The 500th baby is born at the Penn Avenue birth center. The Midwife Center launches its Beginnings Campaign to create an operating reserve for the Bubbe Hannah (Women’s Health) Fund; improve the center’s infrastructure to increase its efficiency and comfort for clients; and launch a public education campaign regarding the benefits of midwifery and birth center care.

UPMC Mercy becomes TMC’s primary referral hospital.



The Midwife Center is awarded proclamations from the Pennsylvania State Legislature and Pittsburgh City Council in recognition of its 25 years of quality service to Pittsburgh-area women and families.

Thanks to the support of midwifery clients and advocates across the state, then-Governor Ed Rendell signed a bill granting prescriptive authority to certified nurse-midwives. Pennsylvania was the only state where nurse-midwives did not have the authority to prescribe pharmaceuticals.



TMC launches Con Mujeres (with woman in Spanish), a monthly walk-in program to better serve the increasing number of Spanish-speaking women in the Pittsburgh area.



The 100th baby is born in the Penn Avenue birth center.



The Midwife Center receives grants from Highmark for class scholarships for clients, and from the Grable Foundation to launch the Family Wellness Education Program for women and family members who can benefit from additional educational support to pursue healthier lives.



Nurse practitioner and client in exam room for gynecological visit.

The Midwife Center launches With Woman Fridays, a grant-funded program that provides walk-in service to women who experience financial and other barriers to receiving quality care.

TMC moves to its new building and offers primary gynecological, prenatal, and postpartum care, as well as educational classes. TMC also achieves state licensure from the Pennsylvania Department of Health and national accreditation with the Commission for the Accreditation of Birth Centers.



Midwife Center midwives are named for the American College of Nurse-Midwives “With Woman, for a lifetime” award.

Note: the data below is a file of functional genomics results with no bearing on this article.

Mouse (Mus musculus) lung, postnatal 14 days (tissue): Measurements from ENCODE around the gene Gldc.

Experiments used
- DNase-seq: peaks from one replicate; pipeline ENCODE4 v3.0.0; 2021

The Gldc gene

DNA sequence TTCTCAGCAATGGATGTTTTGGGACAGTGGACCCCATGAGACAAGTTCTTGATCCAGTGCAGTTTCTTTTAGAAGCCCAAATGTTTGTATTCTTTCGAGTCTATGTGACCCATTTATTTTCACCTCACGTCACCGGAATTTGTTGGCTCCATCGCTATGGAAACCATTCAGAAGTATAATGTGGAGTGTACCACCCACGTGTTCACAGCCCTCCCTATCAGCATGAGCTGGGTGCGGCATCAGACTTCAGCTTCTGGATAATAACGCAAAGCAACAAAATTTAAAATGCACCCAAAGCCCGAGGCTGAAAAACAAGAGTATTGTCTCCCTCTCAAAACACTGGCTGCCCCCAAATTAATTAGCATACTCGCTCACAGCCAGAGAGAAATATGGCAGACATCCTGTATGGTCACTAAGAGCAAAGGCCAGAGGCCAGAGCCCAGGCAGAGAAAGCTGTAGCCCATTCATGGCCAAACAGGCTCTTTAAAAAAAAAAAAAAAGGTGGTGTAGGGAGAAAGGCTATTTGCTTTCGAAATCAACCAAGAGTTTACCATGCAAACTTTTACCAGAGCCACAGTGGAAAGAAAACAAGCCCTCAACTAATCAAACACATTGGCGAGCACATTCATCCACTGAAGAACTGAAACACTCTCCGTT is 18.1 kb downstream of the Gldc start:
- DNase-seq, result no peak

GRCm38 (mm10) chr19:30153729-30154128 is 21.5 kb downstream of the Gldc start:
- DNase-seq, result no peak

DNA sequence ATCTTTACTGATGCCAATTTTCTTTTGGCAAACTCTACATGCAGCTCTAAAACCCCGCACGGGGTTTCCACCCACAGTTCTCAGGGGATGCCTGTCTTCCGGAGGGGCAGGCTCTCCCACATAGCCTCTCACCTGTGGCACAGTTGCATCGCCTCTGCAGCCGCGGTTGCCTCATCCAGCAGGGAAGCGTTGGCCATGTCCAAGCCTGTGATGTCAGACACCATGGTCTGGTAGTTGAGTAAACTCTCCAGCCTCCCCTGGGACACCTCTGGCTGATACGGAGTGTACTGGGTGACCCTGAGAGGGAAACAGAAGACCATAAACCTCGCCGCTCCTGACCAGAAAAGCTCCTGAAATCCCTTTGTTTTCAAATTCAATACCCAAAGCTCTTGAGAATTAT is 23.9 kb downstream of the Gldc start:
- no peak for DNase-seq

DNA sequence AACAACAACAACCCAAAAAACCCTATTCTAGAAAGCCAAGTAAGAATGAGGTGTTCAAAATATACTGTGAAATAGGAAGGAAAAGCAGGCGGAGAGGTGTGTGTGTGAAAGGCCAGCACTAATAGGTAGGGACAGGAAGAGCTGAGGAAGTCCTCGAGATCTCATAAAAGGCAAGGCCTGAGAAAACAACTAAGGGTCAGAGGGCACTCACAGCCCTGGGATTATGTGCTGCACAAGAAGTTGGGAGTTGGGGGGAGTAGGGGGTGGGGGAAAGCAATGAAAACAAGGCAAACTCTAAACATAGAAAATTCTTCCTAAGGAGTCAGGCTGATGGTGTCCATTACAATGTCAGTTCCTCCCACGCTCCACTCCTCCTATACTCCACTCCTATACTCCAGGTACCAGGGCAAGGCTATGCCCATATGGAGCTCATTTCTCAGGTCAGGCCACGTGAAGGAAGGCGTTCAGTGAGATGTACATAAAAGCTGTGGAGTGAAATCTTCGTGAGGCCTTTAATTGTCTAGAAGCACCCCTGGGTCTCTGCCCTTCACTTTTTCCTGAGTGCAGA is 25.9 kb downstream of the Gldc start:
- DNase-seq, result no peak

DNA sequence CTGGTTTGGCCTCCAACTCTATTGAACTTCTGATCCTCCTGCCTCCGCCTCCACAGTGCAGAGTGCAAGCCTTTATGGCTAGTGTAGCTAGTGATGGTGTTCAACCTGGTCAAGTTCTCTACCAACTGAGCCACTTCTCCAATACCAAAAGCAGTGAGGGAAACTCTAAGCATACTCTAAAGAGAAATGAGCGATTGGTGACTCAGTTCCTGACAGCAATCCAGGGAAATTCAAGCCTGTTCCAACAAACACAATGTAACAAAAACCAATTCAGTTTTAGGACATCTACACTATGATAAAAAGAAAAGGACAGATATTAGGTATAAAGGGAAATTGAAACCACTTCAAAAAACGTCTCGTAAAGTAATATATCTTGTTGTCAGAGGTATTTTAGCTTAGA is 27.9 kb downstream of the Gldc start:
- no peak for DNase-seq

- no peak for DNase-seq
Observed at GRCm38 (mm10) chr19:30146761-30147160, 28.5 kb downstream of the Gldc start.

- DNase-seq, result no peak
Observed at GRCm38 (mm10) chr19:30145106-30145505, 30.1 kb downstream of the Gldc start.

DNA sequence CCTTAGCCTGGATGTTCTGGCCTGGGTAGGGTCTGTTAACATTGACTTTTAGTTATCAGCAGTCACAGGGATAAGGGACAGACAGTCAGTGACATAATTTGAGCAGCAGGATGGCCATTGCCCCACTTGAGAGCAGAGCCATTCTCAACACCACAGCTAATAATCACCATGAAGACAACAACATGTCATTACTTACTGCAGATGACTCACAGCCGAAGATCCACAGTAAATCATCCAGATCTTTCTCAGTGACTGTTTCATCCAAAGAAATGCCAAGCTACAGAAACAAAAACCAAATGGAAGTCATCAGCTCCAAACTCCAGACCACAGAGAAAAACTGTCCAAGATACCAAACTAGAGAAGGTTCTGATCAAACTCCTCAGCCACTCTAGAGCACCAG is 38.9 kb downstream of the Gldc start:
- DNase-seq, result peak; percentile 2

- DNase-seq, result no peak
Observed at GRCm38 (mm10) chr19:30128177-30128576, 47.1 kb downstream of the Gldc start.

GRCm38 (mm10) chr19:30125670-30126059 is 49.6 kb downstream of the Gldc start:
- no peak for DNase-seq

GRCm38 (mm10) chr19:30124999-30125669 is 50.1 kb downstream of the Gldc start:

TMC secures a building at 2825 Penn Avenue in Pittsburgh's Strip District to renovate the new birth center.



The Midwife Center launches a capital campaign to build a new, free-standing birth center for Pittsburgh-area families.



Allegheny General Hospital announces it will close The Midwife Center in six weeks due to hospital financial reasons. TMC clients and supporters rally at AGH to keep the birth center open until November, and the client advocacy group, WithMidwife, is formed. During this time, Rusted Root performs a benefit concert that raises over $40,000 for TMC.

Later in November, TMC moves to a new office location at 501 E. Ohio Street on the North Side where certified nurse-midwives continue to provide primary gynecological, prenatal and postpartum care, and attend births at Allegheny General Hospital.

Also this year, TMC becomes a member of the Family Health Council (now Adagio Health), which allows it to provide sliding-scale gynecological and family planning services to women who are uninsured or under-insured.



The Midwife Center opens a new, free-standing birth center adjacent to Allegheny General Hospital on Pittsburgh's North Side.



Birthplace relocates to Allegheny General Hospital and becomes The Midwife Center for Birth & Women’s Health.



Birthplace midwives design and staff an innovative Healthy Start program that provides gynecological, prenatal and birthing care to inmates at the Allegheny County Jail. All mothers carry their babies to term and deliver without serious complications, and gonorrhea rates dramatically reduce.



Birthplace is acquired by West Penn Hospital.




Woman standing in front of the original location of Birthplace, now called The Midwife Center.

Opened Birthplace, the first licensed, free-standing birth center in Pittsburgh. Read Karen Knudson, CNM's "Birthplace: The First 11 Years" (PDF)


History in the making: The Midwife Center is now the nation's largest birth center.